Child care centers in Upper Valley face staffing shortages
Green Mountain Children’s Center will be closing its Hartford campus this month, according to executive director Christy Loiselle.
Faced with labor shortages made worse by the COVID-19 pandemic, child care centers in the Upper Valley have been forced to limit their capacity, raise tuition or shut down entirely. As a result, many working parents have been forced to face months-long waitlists for available classrooms.
The Green Mountain Children’s Center is set to close its Hartford campus in White River Junction within a month, according to executive director of the center’s remaining Claremont location Christy Loiselle. She said that staffing shortages in the Upper Valley have been affecting the Hartford campus for the past several years — long before COVID-19 sparked a nationwide labor shortage — with teachers leaving the field to pursue other career paths.
“It’s a big loss for the community, and it’s a big loss for the people that are remaining with the organization,” Loiselle said.
She added that the Green Mountain Children’s Center Claremont branch is also facing staffing shortages and is currently only operating three of its four classrooms. Loiselle said that state and federal governments must act to support childcare programs.
“Child care workers are paid a very low rate of pay,” she said. “The only way to increase that rate of pay is with government support or to increase tuition, and tuition is already very high for working families.”
According to Dartmouth College Child Care Center assistant director Abby Plummer, fewer people are going to school for early childhood education because of the high number of course credits required and low pay rates in the field.
Plummer said that the D4C has been successful in hiring new workers by increasing their starting wage, but has had to raise tuition prices to make that possible.
“We had a lot of pushback [from families],” Plummer said. “But that was what we needed to do at the time, you know, in order to keep our staff and in order to get more staff.”
Families with two parents working full time have had the most difficulty with the lack of childcare, assistant psychology professor Caroline Robertson said. She added that because of the lack of availability, she and her husband were unable to send their three-year-old daughter to child care services for eight months during the pandemic. She and her husband had to split the day into long shifts to take care of their daughter.
“It was completely exhausting to work full-time jobs and also be full-time childcare providers,” Robertson said.
Assistant geography and earth sciences professor Justin Mankin, who has two children — a three-year-old and a six-year-old — expressed dissatisfaction with high child care prices in the area, comparing them to “taking out a second mortgage on a house.”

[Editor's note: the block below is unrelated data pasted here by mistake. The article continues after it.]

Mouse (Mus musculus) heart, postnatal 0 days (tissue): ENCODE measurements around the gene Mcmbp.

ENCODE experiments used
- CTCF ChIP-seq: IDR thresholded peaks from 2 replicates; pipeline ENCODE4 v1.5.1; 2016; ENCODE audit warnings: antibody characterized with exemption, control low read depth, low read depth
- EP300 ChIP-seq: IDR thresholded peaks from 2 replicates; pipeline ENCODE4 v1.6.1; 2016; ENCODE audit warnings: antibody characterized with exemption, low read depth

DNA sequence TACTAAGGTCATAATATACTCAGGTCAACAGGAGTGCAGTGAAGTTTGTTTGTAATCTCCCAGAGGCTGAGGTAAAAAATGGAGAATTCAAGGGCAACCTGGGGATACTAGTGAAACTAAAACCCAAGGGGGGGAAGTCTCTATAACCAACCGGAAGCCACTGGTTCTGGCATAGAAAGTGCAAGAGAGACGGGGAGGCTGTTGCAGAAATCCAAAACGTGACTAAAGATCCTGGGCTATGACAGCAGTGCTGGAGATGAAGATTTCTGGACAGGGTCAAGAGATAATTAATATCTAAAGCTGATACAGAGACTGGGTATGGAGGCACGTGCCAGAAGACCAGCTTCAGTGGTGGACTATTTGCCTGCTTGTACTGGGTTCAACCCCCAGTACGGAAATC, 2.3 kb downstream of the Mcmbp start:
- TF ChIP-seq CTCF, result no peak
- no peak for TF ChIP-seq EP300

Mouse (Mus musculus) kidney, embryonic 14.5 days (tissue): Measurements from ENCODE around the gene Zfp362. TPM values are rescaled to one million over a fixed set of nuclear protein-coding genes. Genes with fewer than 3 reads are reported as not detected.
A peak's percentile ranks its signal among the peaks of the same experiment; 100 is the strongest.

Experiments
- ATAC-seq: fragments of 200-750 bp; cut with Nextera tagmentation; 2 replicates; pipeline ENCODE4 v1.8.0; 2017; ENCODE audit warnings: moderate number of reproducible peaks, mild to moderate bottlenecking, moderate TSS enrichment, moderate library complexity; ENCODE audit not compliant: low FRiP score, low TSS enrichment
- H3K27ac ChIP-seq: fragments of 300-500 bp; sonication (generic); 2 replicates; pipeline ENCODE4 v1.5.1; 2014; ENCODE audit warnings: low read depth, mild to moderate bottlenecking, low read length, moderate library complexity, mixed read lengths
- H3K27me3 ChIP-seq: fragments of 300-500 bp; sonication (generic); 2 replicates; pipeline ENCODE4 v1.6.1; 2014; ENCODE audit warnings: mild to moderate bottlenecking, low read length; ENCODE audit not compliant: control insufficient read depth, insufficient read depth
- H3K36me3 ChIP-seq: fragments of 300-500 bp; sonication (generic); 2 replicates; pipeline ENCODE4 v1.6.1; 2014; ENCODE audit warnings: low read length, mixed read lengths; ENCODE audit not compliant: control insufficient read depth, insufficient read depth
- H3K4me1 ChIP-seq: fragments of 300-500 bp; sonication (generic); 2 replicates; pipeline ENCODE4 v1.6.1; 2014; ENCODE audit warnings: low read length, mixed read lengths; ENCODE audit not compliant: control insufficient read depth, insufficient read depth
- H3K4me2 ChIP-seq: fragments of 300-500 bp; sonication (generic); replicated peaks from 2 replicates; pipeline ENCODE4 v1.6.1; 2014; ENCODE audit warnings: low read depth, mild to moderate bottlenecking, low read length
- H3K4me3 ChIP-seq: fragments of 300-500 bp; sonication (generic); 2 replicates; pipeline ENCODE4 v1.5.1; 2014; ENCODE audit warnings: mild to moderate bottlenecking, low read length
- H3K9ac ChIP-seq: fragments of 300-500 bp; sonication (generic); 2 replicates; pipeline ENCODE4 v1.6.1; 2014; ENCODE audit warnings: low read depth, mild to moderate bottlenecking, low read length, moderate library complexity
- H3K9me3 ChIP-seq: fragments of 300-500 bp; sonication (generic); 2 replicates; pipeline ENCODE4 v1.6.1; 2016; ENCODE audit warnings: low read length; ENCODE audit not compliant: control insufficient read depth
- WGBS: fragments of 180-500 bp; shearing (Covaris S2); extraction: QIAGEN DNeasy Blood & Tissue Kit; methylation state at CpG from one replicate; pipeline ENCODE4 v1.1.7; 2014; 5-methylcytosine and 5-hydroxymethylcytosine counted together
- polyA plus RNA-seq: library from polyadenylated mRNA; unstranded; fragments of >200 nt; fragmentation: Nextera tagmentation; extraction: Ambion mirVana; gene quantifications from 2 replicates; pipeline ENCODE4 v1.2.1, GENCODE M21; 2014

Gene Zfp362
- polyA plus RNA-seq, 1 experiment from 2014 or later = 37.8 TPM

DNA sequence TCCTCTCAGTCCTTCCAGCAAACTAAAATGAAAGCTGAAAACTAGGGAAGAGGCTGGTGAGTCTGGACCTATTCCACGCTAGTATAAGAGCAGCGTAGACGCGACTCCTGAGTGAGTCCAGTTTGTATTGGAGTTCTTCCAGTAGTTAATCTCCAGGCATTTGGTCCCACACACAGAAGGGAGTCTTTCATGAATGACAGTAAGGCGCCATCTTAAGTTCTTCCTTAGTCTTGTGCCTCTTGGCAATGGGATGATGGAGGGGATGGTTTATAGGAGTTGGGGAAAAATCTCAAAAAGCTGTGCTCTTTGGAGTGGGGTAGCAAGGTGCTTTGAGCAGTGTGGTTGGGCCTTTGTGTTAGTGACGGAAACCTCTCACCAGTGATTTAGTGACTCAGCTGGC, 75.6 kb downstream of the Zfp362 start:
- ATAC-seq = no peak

However, Mankin added that child care providers are often not compensated enough for their work, and that the federal and state governments ought to provide more support for the childcare profession.
“It’s important to have things like universal basic pre-kindergarten and universal basic childcare,” Mankin said.
The nearly $2 trillion social safety net bill currently being pushed by the Biden administration — commonly known as the “Build Back Better Act” — would, among other provisions, fund universal pre-kindergarten for three- and four-year-olds and subsidize child care costs for six years.
Plummer echoed Mankin’s sentiment and said that it would take financial support from the state government to keep child care centers open. She added that the College has helped to advertise hiring and to subsidize pay for D4C workers, which has allowed the D4C to continue to operate close to full capacity.
“We’re thankful to be in the minority,” Plummer said. “But we wish we could do something for these other centers that are having to really cut back on classrooms.”
Robertson said she wants the College to do more to support its working parents. She added that her friends at peer institutions — such as Johns Hopkins University, the Massachusetts Institute of Technology and Boston University — have received childcare subsidies, subscriptions to childcare services and teaching relief, all of which she said would greatly improve her situation.
Several child care centers in the Upper Valley, including the D4C, hire Dartmouth students as part of the College’s work-study program. Tejal Schwartz ’25, who started working at the D4C a few weeks ago, said she is enjoying her experience so far.
“I know that they maybe can use the extra help,” she said. “And that’s why I’m here and the other students are there, to assist the teachers.”